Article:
Have you ever wanted to configure more than two TX/RX/Both Switched Port Analyzer (SPAN) ports on your switches? Have you ever had to deal with the issues related to optical-bypass switches for inline IPS appliances? Have you ever had to deal with the cabling nightmare that results from using Ethernet taps? Have you ever thought about using packet monitoring switches that are available from a variety of manufacturers to save you headaches?
Limitations of SPAN Ports
I have often wondered why manufacturers of Ethernet switches severely restrict the number of SPAN/port-monitoring sessions they allow to be configured. I can only assume that they are limited because of the extra burden this copied traffic places on the emaciated CPUs in the LAN switch. SPAN ports have been known to add to the overall CPU load of the network device. Switches do not have very powerful network processors that are good at performing network management and other packet processing. The process of "forking" packets and sending them to their destination and a monitoring port takes CPU resources. This may be why manufacturers want to limit the number of SPAN sessions. The volume of traffic also has a lot to do with the potential impact on the CPU.
Another issue with SPAN ports is that the SPAN data is treated with a lower priority than regular traffic on the Ethernet switch. Therefore, during times of congestion, it is likely that SPAN traffic will be arbitrarily dropped and not make it to the monitoring device. This is also true when sending SPAN traffic through an 802.1Q trunk along with regular client/server traffic. The SPAN traffic is also treated with a lower priority on the trunk port.
The key issue related to network monitoring scalability is the limitations on the number of SPAN/port monitor sessions that are configurable on Cisco Ethernet switches. Cisco 6500 switches can have up to four transmit-only (Tx, half-duplex) SPAN sessions configured. The problem with Tx-only SPAN sessions is that the IPS will only observe traffic flowing in one direction. These types of SPAN sessions are typically configured to detect malicious packets flowing from a less-trusted network like the Internet to a more trusted network like a server network. Cisco 6500 switches can have up to two Tx/Rx (full-duplex or both) SPAN sessions configured on them. These sessions allow for the capture and analysis of packets flowing in both directions to and from the attacker. This allows for more precise determination of malicious traffic and attacks. This link provides more information about how to configure SPAN sessions along with the limitations of SPAN sessions on Cisco switches. Cisco has also published information on the smaller workgroup and stackable Cisco switches (Catalyst 2940, 2950, 2955, 2960, 2970, 3550, 3560, 3560-E, 3750 and 3750-E switches) the following limitations apply.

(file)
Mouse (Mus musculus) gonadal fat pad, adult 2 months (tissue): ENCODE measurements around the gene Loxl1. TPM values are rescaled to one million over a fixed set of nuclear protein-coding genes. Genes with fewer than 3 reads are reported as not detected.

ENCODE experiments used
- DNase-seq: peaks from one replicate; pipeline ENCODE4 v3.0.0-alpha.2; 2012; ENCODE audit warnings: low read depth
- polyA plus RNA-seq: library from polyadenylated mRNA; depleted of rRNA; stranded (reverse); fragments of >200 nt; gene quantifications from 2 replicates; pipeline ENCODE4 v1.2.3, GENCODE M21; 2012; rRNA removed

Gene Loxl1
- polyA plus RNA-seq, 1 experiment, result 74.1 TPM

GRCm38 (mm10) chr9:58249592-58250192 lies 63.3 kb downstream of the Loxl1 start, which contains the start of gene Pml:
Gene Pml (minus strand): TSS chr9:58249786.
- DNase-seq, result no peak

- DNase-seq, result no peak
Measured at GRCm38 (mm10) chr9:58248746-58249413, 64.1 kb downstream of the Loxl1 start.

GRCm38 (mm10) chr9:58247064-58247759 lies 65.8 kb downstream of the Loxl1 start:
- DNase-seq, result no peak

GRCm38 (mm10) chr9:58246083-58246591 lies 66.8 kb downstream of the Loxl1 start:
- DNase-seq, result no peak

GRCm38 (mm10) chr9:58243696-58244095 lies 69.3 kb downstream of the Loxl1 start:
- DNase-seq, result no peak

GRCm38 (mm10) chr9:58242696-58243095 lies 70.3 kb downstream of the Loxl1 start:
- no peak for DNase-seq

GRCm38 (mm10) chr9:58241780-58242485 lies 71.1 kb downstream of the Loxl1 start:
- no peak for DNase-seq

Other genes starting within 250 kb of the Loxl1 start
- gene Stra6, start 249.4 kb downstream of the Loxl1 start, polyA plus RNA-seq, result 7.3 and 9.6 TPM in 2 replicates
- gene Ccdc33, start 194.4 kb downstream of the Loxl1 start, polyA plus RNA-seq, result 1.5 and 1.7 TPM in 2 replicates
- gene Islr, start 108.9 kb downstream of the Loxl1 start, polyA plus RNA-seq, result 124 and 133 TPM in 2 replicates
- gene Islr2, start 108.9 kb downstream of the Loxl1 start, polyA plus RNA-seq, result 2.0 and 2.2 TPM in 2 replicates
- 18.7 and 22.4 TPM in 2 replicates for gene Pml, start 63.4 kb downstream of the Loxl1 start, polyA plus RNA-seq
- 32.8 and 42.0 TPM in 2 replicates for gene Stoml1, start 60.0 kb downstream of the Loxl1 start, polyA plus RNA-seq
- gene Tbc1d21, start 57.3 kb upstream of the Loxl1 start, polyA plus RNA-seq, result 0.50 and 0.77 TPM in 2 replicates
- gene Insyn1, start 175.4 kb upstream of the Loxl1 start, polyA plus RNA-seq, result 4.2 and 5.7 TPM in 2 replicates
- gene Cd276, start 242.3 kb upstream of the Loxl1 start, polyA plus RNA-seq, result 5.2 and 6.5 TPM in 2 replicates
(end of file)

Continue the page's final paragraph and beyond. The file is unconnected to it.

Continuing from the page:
Virtual Switching System (VSS) can also provide some advantages for performing SPAN/port-monitoring for data traffic analysis. A monitoring system can be connected to either VSS 6500 switch yet be able to monitor ports on either 6500 switch. In a Virtual Switch domain, the number of SPAN sessions is still limited by what the Virtual Switch active supervisor can provide.
Many organizations have currently maximized the number of SPAN/port-monitor sessions available on their Ethernet switches. In other words, most companies do not have any additional capacity to monitor any other traffic flows on their core switches or DMZ switches. This is a problem if any new security or monitoring system needs to be deployed that requires a view into traffic paths flowing through the LAN switches.
Companies additional requirements for SPAN ports on the core switches. Their IPS appliances, web application firewalls, and web content filtering systems need to be able to observe traffic to and from the Internet to help prevent against security attacks. Currently, these content filtering and deep-packet-inspection (DPI) systems are deployed on internal LANs to help protect the desktop computers used by end-users. The content filtering functions also need to capture packets and observe traffic patterns and also need to use a SPAN port.
Switch features such as SPAN (RSPAN, ERSPAN, etc.) can be beneficial as well; however these have limitations (such as the number of active sessions at any single point in time) and can place an unnecessary burden on the switch that might best be handled by a dedicated device. On Cisco 6500s with Supervisor Engine 720s two RSPAN source sessions can be configured. However, many RSPAN destinations can be configured. That means that a single source can be spanned and the traffic can be sent to multiple security systems that are interested in observing that traffic from that active network.
Historically, hubs (multi-port repeaters) were used for performing network monitoring. Hubs forwarded all traffic on all ports to all other ports in a half-duplex method. All the data traffic was repeated to all ports so any port could easily observe any traffic for any device connected to the hub. Hubs create a collision domain that reduces the efficiency of the network. However, most of these hubs operated at either 10Mbps or 100Mbps Ethernet speeds. Ethernet switches reduce the "collision domain" and have assumed more popularity over hubs and therefore, there are few manufacturers of hubs today. Ethernet switches maintain a table of Ethernet MAC addresses connected to each port and only forward traffic destined to those ports directly. This creates efficiency because all nodes connected to the switch don't see all the other traffic on the switch and only get packets that they are intended to receive. Therefore, it can be difficult to find a hub and nearly impossible to find a hub that operates at 1Gbps.